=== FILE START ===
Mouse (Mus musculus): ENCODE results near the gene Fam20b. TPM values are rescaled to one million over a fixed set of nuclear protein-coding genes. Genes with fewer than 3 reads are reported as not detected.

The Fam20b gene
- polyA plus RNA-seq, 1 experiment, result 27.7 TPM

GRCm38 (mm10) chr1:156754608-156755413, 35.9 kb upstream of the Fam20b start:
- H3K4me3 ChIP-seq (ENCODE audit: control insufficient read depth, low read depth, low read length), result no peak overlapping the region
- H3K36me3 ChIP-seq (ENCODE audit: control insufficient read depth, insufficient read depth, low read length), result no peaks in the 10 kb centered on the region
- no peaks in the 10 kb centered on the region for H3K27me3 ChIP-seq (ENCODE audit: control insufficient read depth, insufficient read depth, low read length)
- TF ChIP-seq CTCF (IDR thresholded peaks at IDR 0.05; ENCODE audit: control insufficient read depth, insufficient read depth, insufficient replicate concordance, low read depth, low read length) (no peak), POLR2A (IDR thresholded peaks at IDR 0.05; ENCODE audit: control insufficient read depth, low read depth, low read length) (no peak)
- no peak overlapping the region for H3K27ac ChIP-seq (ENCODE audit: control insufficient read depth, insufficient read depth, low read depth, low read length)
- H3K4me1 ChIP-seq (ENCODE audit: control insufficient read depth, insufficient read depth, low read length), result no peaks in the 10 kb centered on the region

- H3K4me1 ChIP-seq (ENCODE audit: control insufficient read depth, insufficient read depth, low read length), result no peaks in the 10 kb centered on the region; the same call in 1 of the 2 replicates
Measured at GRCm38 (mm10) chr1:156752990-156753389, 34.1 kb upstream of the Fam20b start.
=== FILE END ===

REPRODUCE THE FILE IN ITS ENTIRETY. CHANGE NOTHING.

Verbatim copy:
Mouse (Mus musculus): ENCODE results near the gene Fam20b. TPM values are rescaled to one million over a fixed set of nuclear protein-coding genes. Genes with fewer than 3 reads are reported as not detected.

The Fam20b gene
- polyA plus RNA-seq, 1 experiment, result 27.7 TPM

GRCm38 (mm10) chr1:156754608-156755413, 35.9 kb upstream of the Fam20b start:
- H3K4me3 ChIP-seq (ENCODE audit: control insufficient read depth, low read depth, low read length), result no peak overlapping the region
- H3K36me3 ChIP-seq (ENCODE audit: control insufficient read depth, insufficient read depth, low read length), result no peaks in the 10 kb centered on the region
- no peaks in the 10 kb centered on the region for H3K27me3 ChIP-seq (ENCODE audit: control insufficient read depth, insufficient read depth, low read length)
- TF ChIP-seq CTCF (IDR thresholded peaks at IDR 0.05; ENCODE audit: control insufficient read depth, insufficient read depth, insufficient replicate concordance, low read depth, low read length) (no peak), POLR2A (IDR thresholded peaks at IDR 0.05; ENCODE audit: control insufficient read depth, low read depth, low read length) (no peak)
- no peak overlapping the region for H3K27ac ChIP-seq (ENCODE audit: control insufficient read depth, insufficient read depth, low read depth, low read length)
- H3K4me1 ChIP-seq (ENCODE audit: control insufficient read depth, insufficient read depth, low read length), result no peaks in the 10 kb centered on the region

- H3K4me1 ChIP-seq (ENCODE audit: control insufficient read depth, insufficient read depth, low read length), result no peaks in the 10 kb centered on the region; the same call in 1 of the 2 replicates
Measured at GRCm38 (mm10) chr1:156752990-156753389, 34.1 kb upstream of the Fam20b start.